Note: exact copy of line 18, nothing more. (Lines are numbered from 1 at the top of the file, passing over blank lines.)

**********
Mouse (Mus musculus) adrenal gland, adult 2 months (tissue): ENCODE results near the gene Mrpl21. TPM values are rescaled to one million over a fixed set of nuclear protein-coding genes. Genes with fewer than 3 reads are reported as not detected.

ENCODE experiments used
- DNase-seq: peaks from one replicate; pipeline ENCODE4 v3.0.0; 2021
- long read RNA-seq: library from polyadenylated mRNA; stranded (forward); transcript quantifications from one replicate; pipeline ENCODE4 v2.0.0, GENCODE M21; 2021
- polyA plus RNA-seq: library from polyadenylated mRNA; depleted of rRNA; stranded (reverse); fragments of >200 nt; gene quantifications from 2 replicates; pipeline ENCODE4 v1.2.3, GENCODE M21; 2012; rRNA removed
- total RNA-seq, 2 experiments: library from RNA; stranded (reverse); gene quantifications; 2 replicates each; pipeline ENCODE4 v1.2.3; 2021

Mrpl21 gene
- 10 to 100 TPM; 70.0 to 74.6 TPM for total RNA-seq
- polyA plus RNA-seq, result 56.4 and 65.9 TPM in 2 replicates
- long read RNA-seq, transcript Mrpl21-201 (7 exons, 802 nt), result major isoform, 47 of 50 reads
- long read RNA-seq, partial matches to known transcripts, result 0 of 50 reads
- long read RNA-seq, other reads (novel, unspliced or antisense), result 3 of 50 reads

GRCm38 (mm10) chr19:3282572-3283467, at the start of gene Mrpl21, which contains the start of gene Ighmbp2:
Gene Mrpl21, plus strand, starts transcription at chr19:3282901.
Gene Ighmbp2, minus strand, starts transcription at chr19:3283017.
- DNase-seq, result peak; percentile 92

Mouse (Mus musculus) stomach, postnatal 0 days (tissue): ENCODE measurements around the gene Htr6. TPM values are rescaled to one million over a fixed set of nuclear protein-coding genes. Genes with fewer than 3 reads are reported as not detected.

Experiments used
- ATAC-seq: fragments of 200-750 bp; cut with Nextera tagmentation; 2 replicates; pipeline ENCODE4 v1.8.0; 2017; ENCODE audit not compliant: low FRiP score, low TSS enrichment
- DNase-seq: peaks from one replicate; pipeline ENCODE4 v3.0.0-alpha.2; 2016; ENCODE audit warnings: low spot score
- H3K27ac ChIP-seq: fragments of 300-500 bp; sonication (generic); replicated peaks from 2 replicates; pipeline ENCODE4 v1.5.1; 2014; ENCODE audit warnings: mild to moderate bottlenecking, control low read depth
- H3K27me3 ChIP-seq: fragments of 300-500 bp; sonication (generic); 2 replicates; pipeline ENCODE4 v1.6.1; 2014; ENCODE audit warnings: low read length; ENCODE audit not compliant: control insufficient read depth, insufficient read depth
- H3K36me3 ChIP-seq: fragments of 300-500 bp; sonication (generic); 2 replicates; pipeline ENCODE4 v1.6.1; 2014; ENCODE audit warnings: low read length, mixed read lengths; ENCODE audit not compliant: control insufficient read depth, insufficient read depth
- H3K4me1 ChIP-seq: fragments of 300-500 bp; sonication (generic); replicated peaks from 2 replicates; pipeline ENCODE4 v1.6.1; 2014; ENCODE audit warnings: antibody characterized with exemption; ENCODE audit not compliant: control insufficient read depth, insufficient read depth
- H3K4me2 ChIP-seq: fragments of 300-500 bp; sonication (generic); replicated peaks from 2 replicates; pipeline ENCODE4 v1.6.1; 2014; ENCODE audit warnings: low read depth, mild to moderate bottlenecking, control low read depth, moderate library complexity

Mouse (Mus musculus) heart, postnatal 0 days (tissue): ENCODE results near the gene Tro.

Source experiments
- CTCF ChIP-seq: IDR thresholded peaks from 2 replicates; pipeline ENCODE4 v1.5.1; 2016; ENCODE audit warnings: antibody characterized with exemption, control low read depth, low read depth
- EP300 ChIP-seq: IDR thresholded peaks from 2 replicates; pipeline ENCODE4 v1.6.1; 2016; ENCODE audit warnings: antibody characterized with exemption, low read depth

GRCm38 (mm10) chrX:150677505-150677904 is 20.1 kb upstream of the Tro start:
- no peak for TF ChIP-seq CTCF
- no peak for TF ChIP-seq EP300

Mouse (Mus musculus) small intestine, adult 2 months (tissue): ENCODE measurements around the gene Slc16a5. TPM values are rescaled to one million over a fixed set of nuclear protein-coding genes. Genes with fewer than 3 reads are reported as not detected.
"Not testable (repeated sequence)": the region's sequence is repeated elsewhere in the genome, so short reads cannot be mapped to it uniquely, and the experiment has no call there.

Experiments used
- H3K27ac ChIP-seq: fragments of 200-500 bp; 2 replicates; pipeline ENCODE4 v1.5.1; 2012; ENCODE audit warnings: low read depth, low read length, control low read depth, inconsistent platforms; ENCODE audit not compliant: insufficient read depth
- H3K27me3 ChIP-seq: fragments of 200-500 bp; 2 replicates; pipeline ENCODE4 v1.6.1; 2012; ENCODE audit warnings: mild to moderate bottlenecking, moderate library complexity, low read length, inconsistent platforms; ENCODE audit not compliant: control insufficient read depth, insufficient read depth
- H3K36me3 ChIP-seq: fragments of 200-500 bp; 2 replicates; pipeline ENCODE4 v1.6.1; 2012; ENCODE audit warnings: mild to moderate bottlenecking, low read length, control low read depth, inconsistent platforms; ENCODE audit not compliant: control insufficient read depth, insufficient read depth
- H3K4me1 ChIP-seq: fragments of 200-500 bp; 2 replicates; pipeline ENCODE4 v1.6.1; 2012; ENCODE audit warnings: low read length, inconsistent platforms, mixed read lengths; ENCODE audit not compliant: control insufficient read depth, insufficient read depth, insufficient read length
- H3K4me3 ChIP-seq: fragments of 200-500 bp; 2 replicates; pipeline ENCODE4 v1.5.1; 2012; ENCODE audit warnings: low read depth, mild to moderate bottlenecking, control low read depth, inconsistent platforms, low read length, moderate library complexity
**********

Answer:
Experiments used